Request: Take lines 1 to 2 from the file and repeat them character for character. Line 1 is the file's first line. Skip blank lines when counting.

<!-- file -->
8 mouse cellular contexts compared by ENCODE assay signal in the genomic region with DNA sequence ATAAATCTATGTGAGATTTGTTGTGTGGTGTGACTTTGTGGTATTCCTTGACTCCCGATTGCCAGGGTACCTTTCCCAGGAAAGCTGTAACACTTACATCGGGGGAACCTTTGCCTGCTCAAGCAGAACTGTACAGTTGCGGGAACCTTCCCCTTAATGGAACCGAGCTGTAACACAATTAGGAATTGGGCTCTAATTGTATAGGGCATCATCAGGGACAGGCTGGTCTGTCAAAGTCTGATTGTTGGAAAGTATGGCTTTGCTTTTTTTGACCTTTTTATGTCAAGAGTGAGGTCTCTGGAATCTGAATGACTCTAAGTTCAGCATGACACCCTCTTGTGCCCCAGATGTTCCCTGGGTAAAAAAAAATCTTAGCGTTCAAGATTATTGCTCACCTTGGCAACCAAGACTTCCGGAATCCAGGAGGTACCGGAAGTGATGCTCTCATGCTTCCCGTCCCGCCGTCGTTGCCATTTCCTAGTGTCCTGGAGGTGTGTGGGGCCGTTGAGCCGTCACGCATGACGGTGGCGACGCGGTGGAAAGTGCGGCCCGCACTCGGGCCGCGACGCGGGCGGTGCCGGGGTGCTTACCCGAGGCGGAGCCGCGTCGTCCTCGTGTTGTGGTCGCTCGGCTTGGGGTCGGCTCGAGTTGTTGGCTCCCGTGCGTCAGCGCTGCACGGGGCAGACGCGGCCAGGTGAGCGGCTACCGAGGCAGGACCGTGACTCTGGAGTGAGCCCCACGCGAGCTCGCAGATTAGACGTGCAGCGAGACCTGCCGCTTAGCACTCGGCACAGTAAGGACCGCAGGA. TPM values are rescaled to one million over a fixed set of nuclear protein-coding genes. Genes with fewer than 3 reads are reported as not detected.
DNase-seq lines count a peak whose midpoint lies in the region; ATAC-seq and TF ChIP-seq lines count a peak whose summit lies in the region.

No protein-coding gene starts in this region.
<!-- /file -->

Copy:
8 mouse cellular contexts compared by ENCODE assay signal in the genomic region with DNA sequence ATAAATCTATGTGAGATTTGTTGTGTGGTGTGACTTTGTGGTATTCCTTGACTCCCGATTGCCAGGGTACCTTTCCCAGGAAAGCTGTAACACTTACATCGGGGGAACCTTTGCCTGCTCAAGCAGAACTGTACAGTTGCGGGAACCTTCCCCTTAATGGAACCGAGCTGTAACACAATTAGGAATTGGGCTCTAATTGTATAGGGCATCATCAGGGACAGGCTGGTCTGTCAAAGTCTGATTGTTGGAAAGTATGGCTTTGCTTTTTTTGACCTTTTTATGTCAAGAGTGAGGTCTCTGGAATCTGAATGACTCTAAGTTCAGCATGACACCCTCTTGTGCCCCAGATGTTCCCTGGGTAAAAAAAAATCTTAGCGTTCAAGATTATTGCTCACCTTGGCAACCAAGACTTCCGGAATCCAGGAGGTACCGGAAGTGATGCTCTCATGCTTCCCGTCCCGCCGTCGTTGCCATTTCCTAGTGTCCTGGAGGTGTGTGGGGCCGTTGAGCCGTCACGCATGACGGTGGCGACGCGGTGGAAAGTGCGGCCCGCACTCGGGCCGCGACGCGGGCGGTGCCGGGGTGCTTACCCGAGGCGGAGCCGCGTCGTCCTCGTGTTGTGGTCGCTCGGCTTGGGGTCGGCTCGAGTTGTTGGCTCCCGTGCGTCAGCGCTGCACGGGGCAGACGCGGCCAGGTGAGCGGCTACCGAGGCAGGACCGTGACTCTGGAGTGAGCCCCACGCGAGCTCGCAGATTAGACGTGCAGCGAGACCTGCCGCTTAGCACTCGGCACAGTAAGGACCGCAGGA. TPM values are rescaled to one million over a fixed set of nuclear protein-coding genes. Genes with fewer than 3 reads are reported as not detected.
DNase-seq lines count a peak whose midpoint lies in the region; ATAC-seq and TF ChIP-seq lines count a peak whose summit lies in the region.